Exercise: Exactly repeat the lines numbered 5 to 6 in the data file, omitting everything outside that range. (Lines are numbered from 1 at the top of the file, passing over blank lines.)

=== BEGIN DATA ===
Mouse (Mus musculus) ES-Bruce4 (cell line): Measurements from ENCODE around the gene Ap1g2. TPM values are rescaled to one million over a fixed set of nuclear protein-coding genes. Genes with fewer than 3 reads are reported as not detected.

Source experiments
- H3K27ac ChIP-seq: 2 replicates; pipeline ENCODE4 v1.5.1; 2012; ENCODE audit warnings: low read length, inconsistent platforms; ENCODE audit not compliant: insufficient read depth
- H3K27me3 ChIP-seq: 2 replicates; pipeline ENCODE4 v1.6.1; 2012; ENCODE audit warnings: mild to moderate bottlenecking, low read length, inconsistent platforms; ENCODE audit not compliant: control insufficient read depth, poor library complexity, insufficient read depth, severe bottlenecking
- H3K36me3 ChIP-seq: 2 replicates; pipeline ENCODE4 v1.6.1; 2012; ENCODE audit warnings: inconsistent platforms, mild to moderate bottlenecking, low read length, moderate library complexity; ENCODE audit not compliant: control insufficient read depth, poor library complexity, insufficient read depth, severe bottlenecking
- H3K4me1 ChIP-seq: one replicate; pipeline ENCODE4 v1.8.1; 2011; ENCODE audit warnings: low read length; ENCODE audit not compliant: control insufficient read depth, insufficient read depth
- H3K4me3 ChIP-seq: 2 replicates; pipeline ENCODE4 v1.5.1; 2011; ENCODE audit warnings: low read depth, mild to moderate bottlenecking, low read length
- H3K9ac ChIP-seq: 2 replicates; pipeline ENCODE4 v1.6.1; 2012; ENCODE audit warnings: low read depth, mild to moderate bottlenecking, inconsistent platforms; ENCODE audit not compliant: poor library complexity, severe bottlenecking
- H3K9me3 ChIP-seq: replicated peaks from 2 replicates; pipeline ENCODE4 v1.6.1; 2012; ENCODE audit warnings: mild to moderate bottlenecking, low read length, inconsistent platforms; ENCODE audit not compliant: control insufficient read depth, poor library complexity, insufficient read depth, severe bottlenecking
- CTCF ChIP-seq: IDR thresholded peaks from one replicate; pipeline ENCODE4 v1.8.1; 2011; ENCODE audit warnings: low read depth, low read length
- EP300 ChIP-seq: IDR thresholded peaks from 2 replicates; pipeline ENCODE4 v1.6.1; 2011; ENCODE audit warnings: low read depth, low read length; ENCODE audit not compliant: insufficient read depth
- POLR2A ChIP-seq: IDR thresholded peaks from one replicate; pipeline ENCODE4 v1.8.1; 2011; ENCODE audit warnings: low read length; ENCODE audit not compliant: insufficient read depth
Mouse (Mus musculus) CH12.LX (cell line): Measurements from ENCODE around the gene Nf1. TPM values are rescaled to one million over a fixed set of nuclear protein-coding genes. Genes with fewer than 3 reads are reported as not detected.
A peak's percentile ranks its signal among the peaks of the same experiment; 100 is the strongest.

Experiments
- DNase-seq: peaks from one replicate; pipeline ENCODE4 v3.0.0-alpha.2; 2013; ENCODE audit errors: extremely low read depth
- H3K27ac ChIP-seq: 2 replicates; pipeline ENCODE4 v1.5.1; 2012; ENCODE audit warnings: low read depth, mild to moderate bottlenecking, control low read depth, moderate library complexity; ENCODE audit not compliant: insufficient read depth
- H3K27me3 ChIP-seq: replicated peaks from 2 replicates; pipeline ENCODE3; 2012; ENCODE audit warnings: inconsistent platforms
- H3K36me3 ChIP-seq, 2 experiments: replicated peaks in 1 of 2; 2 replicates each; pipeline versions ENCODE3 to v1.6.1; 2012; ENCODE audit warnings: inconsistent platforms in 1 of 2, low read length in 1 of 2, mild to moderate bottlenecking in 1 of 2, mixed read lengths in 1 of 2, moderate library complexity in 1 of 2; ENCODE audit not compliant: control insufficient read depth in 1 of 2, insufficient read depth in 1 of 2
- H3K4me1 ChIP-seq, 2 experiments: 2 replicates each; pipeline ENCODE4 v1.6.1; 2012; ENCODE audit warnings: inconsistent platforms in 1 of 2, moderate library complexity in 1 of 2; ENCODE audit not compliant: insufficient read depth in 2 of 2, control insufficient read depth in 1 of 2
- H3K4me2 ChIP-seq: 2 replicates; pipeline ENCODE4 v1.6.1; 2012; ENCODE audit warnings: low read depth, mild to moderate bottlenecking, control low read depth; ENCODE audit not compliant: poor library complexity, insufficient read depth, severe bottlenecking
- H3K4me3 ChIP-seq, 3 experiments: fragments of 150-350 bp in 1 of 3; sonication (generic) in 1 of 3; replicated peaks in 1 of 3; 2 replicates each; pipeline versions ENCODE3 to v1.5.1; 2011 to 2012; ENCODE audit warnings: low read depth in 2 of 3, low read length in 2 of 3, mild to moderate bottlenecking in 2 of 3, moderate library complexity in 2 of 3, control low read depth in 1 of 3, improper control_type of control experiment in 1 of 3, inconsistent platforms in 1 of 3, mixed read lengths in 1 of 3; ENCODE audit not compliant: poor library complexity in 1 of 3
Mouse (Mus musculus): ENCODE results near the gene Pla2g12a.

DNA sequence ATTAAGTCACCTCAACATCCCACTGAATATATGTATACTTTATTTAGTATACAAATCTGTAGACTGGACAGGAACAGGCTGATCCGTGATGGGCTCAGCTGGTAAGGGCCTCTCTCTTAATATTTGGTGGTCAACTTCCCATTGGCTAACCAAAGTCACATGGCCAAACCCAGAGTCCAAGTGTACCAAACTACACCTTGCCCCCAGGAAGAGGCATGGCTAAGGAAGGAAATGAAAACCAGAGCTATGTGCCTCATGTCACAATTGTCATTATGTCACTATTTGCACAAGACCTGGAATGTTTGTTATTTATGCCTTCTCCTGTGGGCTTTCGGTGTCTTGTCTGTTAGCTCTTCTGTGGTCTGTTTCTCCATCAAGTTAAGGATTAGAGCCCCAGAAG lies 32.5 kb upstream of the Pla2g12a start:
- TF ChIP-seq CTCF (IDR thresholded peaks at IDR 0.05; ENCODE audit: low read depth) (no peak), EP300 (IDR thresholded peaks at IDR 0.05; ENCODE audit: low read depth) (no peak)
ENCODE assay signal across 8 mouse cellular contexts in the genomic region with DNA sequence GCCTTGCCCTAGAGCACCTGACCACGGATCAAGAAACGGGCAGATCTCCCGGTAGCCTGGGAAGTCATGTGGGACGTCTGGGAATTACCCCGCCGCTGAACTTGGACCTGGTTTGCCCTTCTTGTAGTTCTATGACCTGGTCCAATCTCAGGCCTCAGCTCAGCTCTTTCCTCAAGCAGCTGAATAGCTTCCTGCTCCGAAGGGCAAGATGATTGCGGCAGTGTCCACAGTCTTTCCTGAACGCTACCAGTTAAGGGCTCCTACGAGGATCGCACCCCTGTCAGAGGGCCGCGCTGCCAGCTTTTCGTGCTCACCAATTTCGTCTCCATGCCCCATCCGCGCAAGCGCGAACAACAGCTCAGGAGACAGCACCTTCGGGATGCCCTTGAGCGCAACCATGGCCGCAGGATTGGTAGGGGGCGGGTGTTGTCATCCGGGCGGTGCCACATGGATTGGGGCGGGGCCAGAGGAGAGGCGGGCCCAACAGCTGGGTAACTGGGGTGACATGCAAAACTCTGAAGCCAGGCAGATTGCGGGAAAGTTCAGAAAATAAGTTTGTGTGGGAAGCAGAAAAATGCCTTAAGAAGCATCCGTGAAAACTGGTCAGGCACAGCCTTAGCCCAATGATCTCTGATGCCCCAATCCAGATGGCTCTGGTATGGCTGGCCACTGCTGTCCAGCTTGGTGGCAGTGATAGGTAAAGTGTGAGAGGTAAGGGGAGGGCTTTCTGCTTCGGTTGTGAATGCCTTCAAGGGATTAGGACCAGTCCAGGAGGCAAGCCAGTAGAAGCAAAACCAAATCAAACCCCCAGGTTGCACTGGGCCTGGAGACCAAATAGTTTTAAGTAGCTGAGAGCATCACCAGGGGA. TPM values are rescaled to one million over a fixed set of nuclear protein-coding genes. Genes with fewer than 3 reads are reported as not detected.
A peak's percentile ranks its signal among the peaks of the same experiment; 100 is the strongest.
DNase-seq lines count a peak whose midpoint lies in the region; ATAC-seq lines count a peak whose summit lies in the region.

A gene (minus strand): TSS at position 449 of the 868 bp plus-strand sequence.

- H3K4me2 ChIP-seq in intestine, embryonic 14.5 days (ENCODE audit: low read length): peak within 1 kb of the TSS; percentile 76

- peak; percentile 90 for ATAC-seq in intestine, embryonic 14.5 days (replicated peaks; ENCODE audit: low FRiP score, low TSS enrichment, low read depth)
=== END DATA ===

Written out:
- H3K36me3 ChIP-seq: 2 replicates; pipeline ENCODE4 v1.6.1; 2012; ENCODE audit warnings: inconsistent platforms, mild to moderate bottlenecking, low read length, moderate library complexity; ENCODE audit not compliant: control insufficient read depth, poor library complexity, insufficient read depth, severe bottlenecking
- H3K4me1 ChIP-seq: one replicate; pipeline ENCODE4 v1.8.1; 2011; ENCODE audit warnings: low read length; ENCODE audit not compliant: control insufficient read depth, insufficient read depth